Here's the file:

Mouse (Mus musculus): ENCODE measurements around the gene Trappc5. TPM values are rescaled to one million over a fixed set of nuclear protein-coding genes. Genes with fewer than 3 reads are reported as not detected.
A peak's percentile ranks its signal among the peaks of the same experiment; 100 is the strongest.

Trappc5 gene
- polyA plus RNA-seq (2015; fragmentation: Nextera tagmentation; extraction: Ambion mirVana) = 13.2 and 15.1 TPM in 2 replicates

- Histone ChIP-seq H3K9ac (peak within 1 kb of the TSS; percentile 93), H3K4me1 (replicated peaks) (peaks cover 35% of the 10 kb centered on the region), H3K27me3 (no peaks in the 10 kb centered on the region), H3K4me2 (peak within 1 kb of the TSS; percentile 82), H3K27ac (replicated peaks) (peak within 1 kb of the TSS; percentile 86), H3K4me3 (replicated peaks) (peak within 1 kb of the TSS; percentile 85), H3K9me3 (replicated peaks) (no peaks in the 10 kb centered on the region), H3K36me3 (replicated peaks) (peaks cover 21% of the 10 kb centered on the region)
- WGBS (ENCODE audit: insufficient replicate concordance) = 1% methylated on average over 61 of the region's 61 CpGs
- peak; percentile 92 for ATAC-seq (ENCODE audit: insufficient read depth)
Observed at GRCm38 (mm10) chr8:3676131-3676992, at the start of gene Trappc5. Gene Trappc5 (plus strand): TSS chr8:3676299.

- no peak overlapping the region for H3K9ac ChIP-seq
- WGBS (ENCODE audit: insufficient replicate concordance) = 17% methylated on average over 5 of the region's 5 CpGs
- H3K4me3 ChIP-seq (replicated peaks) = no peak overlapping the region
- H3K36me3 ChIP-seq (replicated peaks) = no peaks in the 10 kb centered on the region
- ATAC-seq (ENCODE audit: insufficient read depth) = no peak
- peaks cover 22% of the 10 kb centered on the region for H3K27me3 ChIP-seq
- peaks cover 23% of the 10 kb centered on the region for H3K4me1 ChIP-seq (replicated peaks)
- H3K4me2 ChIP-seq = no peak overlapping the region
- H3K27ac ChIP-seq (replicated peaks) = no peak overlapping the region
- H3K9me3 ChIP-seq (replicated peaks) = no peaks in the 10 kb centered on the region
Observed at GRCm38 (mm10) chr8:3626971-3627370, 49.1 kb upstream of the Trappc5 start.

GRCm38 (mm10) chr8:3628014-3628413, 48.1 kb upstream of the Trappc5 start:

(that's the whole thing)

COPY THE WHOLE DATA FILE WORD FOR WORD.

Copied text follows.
Mouse (Mus musculus): ENCODE measurements around the gene Trappc5. TPM values are rescaled to one million over a fixed set of nuclear protein-coding genes. Genes with fewer than 3 reads are reported as not detected.
A peak's percentile ranks its signal among the peaks of the same experiment; 100 is the strongest.

Trappc5 gene
- polyA plus RNA-seq (2015; fragmentation: Nextera tagmentation; extraction: Ambion mirVana) = 13.2 and 15.1 TPM in 2 replicates

- Histone ChIP-seq H3K9ac (peak within 1 kb of the TSS; percentile 93), H3K4me1 (replicated peaks) (peaks cover 35% of the 10 kb centered on the region), H3K27me3 (no peaks in the 10 kb centered on the region), H3K4me2 (peak within 1 kb of the TSS; percentile 82), H3K27ac (replicated peaks) (peak within 1 kb of the TSS; percentile 86), H3K4me3 (replicated peaks) (peak within 1 kb of the TSS; percentile 85), H3K9me3 (replicated peaks) (no peaks in the 10 kb centered on the region), H3K36me3 (replicated peaks) (peaks cover 21% of the 10 kb centered on the region)
- WGBS (ENCODE audit: insufficient replicate concordance) = 1% methylated on average over 61 of the region's 61 CpGs
- peak; percentile 92 for ATAC-seq (ENCODE audit: insufficient read depth)
Observed at GRCm38 (mm10) chr8:3676131-3676992, at the start of gene Trappc5. Gene Trappc5 (plus strand): TSS chr8:3676299.

- no peak overlapping the region for H3K9ac ChIP-seq
- WGBS (ENCODE audit: insufficient replicate concordance) = 17% methylated on average over 5 of the region's 5 CpGs
- H3K4me3 ChIP-seq (replicated peaks) = no peak overlapping the region
- H3K36me3 ChIP-seq (replicated peaks) = no peaks in the 10 kb centered on the region
- ATAC-seq (ENCODE audit: insufficient read depth) = no peak
- peaks cover 22% of the 10 kb centered on the region for H3K27me3 ChIP-seq
- peaks cover 23% of the 10 kb centered on the region for H3K4me1 ChIP-seq (replicated peaks)
- H3K4me2 ChIP-seq = no peak overlapping the region
- H3K27ac ChIP-seq (replicated peaks) = no peak overlapping the region
- H3K9me3 ChIP-seq (replicated peaks) = no peaks in the 10 kb centered on the region
Observed at GRCm38 (mm10) chr8:3626971-3627370, 49.1 kb upstream of the Trappc5 start.

GRCm38 (mm10) chr8:3628014-3628413, 48.1 kb upstream of the Trappc5 start: